Xunatunich Ruins: GU Winter Term - Belize

Xunatunich Ruins: GU Winter Term - Belize

 


We got up bright and early and left for the tours. Half of the group went to cave tubing and zip lining, and the other half of us went to see mayan ruins and then cave tubing, but at a different time. We all piled into the van and made our way to San Ignacio. The car ride there was one I will never forget. In Belize, there aren't many traffic laws. It's sort of anything goes as long as you believe you are not putting yourself in danger. So our driver believed "safety" meant 100 kph (around 65 mph) was an appropriate speed for going through the bends in a mountain, passing cars while there is oncoming traffic seconds away, and veering through potholes (I don't know how the suspension in the car is still intact). The estimated two hour drive ended up being three hours, and once it was over we were all kissing the ground. But it actually wasn't quite over yet. We took a ferry across the river and got right back in the car. But luckily it was a short drive to the ruins. 

We met up with our tour guide and he was a little off. He told us, including Linda, about how he was pretty drunk the night before and when he woke up he wasn't going to come in to work until his wife forced him, and then mentioned that he can't wait until he gets off work so he can have a beer. He made sure we knew every fact about each plant we passed, it became a little annoying but he was extremely knowledgeable, it was evident he had been guiding tours for quite some time.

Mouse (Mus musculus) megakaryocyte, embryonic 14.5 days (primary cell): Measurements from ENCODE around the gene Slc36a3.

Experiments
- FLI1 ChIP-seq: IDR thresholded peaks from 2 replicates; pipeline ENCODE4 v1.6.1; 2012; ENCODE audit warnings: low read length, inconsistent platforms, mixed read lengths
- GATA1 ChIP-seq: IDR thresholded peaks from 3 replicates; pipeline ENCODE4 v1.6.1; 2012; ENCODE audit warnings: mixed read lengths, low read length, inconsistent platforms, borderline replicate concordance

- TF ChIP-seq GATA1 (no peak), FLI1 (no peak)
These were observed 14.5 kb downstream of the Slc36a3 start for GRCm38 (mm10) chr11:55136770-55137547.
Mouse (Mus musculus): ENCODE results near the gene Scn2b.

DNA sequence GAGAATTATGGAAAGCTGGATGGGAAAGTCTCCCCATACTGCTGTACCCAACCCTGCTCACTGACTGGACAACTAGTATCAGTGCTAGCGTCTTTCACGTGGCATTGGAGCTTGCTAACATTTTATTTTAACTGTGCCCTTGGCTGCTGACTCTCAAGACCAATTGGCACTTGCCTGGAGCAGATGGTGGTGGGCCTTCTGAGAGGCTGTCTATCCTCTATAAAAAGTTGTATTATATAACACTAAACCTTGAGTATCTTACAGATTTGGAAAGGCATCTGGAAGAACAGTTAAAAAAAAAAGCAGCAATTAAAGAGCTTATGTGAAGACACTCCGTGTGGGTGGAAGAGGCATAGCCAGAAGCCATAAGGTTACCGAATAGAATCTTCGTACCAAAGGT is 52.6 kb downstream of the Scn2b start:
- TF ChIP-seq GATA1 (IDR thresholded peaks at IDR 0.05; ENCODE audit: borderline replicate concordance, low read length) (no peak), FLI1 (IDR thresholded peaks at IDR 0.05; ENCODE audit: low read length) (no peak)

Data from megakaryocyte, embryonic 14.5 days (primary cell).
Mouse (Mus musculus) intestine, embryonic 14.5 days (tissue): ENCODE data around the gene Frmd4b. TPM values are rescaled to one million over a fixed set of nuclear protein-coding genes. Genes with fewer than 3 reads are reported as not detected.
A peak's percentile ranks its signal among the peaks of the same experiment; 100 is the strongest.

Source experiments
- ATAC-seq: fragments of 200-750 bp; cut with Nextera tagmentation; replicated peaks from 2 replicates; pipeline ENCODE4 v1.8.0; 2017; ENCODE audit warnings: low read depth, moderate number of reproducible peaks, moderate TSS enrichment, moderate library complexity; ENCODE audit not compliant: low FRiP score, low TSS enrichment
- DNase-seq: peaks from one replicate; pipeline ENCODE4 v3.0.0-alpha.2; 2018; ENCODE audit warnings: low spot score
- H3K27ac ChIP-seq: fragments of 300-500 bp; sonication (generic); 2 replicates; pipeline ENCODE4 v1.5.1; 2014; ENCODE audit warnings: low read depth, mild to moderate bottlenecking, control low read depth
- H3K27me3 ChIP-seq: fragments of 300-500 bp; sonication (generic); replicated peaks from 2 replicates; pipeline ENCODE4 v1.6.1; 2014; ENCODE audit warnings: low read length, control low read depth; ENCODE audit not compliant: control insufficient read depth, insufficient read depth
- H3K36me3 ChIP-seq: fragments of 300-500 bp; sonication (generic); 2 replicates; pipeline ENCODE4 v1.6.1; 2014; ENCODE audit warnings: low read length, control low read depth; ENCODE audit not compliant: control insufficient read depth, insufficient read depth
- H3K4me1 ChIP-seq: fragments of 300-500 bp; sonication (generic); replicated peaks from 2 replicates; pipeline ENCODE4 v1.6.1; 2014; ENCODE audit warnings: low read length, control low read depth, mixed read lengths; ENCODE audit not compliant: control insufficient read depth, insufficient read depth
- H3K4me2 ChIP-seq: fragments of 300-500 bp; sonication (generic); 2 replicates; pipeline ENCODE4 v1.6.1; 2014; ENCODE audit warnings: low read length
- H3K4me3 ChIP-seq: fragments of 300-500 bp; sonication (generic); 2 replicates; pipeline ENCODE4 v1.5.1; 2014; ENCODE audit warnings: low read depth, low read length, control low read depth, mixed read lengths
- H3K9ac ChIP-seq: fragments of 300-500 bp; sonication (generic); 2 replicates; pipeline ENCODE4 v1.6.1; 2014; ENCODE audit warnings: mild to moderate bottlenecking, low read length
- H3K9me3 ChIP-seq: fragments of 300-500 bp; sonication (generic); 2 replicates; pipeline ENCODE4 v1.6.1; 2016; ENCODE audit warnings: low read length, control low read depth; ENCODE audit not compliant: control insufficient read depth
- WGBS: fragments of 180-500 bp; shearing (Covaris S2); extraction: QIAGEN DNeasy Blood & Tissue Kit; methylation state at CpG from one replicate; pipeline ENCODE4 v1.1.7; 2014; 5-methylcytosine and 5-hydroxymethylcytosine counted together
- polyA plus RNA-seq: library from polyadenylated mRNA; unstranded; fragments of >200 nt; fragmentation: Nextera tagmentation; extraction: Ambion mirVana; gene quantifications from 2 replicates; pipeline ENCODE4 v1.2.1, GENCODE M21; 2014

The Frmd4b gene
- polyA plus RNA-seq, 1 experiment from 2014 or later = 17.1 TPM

The picture on the top left is the building where the king and his family lived. Most people would assume that the king lived at the top of the tallest building, but this isn't true. The picture in the top right hand corner, the tallest building, is 130 feet tall. This is where the high priests lived, so that they could be closer to the Gods. We were allowed to climb to the top of it and it was pretty terrifying for me. 

Before we climbed it, we saw the blood-letting seremonial sight. Our guide told us that here the Mayan women would pierce their nipples to appease the gods, because women would nurture babies by breastfeeding. The men would pierce their genitals to show they would sacrifice their reproductive organs to please the Gods. 

The picture you see on the bottom left is a picture I took of the side of the building. Once we were at the top of the building, it may have been one of the most beautiful sights I've ever witnessed, once I stopped hyperventilating and could actually stand up. From the top, you can look to the west and see Guatemala. A few of the girls took pictures doing tree pose on the edge, but I was way too scared. The last picture on the bottom right is junior Makenzie Olson being one of the brave ones to pose for a picture. 

- Sylvia Finger, sophomore